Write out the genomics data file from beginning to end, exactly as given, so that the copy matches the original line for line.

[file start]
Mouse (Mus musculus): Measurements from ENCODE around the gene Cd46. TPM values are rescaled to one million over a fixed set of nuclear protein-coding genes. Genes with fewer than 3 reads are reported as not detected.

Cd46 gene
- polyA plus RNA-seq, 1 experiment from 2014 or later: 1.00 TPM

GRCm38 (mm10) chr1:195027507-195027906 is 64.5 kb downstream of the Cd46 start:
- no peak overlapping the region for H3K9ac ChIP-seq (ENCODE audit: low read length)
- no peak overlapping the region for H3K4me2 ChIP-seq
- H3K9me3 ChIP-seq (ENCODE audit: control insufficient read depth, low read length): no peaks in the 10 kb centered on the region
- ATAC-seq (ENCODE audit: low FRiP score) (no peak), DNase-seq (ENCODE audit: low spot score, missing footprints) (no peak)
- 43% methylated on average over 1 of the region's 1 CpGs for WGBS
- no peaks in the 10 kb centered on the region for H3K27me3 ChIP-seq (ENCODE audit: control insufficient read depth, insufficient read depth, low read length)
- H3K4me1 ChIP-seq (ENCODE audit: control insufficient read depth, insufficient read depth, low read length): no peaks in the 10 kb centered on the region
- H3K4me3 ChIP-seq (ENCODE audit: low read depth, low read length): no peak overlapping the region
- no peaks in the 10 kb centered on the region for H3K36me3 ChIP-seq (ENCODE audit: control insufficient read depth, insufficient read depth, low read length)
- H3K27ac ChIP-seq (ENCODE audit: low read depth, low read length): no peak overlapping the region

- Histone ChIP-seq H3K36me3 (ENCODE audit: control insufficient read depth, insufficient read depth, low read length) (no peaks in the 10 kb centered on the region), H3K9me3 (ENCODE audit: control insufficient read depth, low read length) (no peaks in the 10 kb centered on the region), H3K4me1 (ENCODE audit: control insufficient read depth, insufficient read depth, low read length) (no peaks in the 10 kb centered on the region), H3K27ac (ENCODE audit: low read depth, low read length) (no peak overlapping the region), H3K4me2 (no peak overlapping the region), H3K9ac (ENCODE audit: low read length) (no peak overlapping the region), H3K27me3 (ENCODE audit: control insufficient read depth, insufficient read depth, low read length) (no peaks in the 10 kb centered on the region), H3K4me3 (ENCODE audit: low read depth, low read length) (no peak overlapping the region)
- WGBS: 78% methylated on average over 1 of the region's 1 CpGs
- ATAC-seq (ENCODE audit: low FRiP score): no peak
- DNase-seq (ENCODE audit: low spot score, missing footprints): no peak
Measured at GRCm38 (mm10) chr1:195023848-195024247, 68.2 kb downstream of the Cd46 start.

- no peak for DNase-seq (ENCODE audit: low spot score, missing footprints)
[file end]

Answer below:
Mouse (Mus musculus): Measurements from ENCODE around the gene Cd46. TPM values are rescaled to one million over a fixed set of nuclear protein-coding genes. Genes with fewer than 3 reads are reported as not detected.

Cd46 gene
- polyA plus RNA-seq, 1 experiment from 2014 or later: 1.00 TPM

GRCm38 (mm10) chr1:195027507-195027906 is 64.5 kb downstream of the Cd46 start:
- no peak overlapping the region for H3K9ac ChIP-seq (ENCODE audit: low read length)
- no peak overlapping the region for H3K4me2 ChIP-seq
- H3K9me3 ChIP-seq (ENCODE audit: control insufficient read depth, low read length): no peaks in the 10 kb centered on the region
- ATAC-seq (ENCODE audit: low FRiP score) (no peak), DNase-seq (ENCODE audit: low spot score, missing footprints) (no peak)
- 43% methylated on average over 1 of the region's 1 CpGs for WGBS
- no peaks in the 10 kb centered on the region for H3K27me3 ChIP-seq (ENCODE audit: control insufficient read depth, insufficient read depth, low read length)
- H3K4me1 ChIP-seq (ENCODE audit: control insufficient read depth, insufficient read depth, low read length): no peaks in the 10 kb centered on the region
- H3K4me3 ChIP-seq (ENCODE audit: low read depth, low read length): no peak overlapping the region
- no peaks in the 10 kb centered on the region for H3K36me3 ChIP-seq (ENCODE audit: control insufficient read depth, insufficient read depth, low read length)
- H3K27ac ChIP-seq (ENCODE audit: low read depth, low read length): no peak overlapping the region

- Histone ChIP-seq H3K36me3 (ENCODE audit: control insufficient read depth, insufficient read depth, low read length) (no peaks in the 10 kb centered on the region), H3K9me3 (ENCODE audit: control insufficient read depth, low read length) (no peaks in the 10 kb centered on the region), H3K4me1 (ENCODE audit: control insufficient read depth, insufficient read depth, low read length) (no peaks in the 10 kb centered on the region), H3K27ac (ENCODE audit: low read depth, low read length) (no peak overlapping the region), H3K4me2 (no peak overlapping the region), H3K9ac (ENCODE audit: low read length) (no peak overlapping the region), H3K27me3 (ENCODE audit: control insufficient read depth, insufficient read depth, low read length) (no peaks in the 10 kb centered on the region), H3K4me3 (ENCODE audit: low read depth, low read length) (no peak overlapping the region)
- WGBS: 78% methylated on average over 1 of the region's 1 CpGs
- ATAC-seq (ENCODE audit: low FRiP score): no peak
- DNase-seq (ENCODE audit: low spot score, missing footprints): no peak
Measured at GRCm38 (mm10) chr1:195023848-195024247, 68.2 kb downstream of the Cd46 start.

- no peak for DNase-seq (ENCODE audit: low spot score, missing footprints)